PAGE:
The Humboldt Bay[edit | edit source]
The Humboldt Bay, also known as the Eureka Bay, is an ecosystem full of life and activity. With no major fresh water source to feed the bay it is totally dependent on the ocean’s tidal rise and fall to flush and cleanse the Bay from pollutants and other matter that may be harmful to the ecosystem. The Bay is divided into three sub bays: South Bay, Entrance Bay, and the North Bay, or Arcata Bay. 
Arcata Marsh and Wildlife Sanctuary Prior to Construction[edit | edit source]
The Arcata Marsh and Wildlife Sanctuary, also known as the Arcata Marsh, is located on the north side of the Arcata Bay in the proximity of the Arcata Wastewater Treatment Plant. The Arcata Marsh is just a small part of the 8,700 acres of wetlands that once surrounded Humboldt Bay area. The land of the Arcata Marsh was influential in the early development of the City of Arcata and of northern California. The Arcata Marsh has now become a place of recreation and is also part of the Arcata Wastewater Treatment Plant.
The Early Uses of the Arcata Marsh[edit | edit source]
Before the influence of the white settlers Humboldt Bay was the home to the Wiyots, who lived within the bay area off the land. As the white settlers started moving into the area in the mid 1800’s the Wiyots were pushed off their lands and out of the Bay. This greatly led to their demise but not extinction for there are still a number of them left around the Bay to this day. 
The first white settlers to the Bay came due to the thought of striking it rich by gold mining on the Klamath, Trinity, and Salmon Rivers. The Bay was the ideal place to be used as an all-weather shipping port for goods and for transporting in miners, loggers and settlers to the remote northern regions of California. Immediately the land of the Arcata Marsh was sought after because it was on the northern side of the bay, closer to the Mad River and Klamath mountains. It was an ideal place to build up an industry to handle incoming commerce.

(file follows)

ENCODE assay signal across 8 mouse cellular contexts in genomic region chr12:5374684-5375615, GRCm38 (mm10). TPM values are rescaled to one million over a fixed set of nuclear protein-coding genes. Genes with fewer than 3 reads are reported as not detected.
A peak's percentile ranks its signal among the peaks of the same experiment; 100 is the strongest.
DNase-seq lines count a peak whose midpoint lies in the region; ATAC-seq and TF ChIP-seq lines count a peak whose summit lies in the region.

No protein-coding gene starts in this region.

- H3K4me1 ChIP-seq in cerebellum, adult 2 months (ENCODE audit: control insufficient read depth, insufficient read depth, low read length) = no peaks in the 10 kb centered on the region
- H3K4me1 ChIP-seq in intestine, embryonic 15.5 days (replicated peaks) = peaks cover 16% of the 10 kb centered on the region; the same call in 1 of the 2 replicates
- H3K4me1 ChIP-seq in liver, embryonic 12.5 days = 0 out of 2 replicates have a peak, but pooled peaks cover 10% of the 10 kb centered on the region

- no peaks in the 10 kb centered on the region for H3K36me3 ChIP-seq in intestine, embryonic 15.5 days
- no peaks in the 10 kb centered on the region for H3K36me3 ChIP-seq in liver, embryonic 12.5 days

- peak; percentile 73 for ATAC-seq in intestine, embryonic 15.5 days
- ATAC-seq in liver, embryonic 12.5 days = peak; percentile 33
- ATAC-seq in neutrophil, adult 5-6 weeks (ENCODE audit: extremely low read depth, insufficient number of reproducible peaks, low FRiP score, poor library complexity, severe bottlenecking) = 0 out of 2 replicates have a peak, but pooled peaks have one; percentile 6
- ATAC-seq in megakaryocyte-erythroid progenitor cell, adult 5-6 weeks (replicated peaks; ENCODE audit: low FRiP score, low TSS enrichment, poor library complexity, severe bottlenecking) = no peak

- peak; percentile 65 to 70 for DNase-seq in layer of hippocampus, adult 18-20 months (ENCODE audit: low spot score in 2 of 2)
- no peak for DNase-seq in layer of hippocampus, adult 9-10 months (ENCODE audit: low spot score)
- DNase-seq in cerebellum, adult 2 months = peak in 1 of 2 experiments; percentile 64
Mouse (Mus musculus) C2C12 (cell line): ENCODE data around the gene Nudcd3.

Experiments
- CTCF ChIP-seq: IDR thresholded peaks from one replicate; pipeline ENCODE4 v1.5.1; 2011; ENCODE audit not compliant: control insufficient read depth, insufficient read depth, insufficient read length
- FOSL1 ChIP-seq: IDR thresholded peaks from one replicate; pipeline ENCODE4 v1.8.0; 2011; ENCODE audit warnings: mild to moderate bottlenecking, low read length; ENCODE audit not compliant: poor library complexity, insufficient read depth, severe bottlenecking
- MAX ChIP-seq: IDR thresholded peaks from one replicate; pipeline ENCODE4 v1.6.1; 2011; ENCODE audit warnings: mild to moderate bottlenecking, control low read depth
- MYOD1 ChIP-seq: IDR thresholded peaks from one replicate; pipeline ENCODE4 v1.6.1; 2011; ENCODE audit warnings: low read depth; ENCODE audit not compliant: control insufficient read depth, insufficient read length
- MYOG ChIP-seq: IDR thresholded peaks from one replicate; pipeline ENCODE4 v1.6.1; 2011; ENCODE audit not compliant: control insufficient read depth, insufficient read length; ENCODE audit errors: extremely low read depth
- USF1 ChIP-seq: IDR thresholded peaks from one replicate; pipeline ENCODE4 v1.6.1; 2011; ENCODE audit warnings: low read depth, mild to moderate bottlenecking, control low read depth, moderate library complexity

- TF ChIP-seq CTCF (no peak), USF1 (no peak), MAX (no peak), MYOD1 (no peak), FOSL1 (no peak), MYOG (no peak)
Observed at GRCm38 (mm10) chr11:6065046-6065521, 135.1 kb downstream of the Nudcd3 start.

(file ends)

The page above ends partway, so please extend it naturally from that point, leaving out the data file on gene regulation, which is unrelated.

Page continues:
In December 1852, the Union Plank Walk and Rail Track Company began construction of a wharf and railroad running from the Plaza to the deep water in the Bay.  (Figure 1 and Figure 2 shows the remnants of the wharf stretching out in to Arcata Bay and the Land of the Arcata Marsh.) Completed in 1855 the wharf reached out into the bay 11,000 ft (approximately two miles). This wharf allowed sea going vessels to unload their cargo during any tide. Along with the wharf there was approximately twenty miles of railroad laid. The wharf is considered to be the first railroad in California. 
The First Boom of Logging[edit | edit source]
The yellow gold is what brought the white settlers to the Humboldt Bay area, but soon they discovered the value of the red gold that was found behind the bark of the redwoods. This only encouraged the shipping industry in Humboldt Bay to grow all the larger. Mills began to spring up around the Bay to harvest the redwoods. The wharf’s primary business soon became the exportation of milled lumber to San Francisco.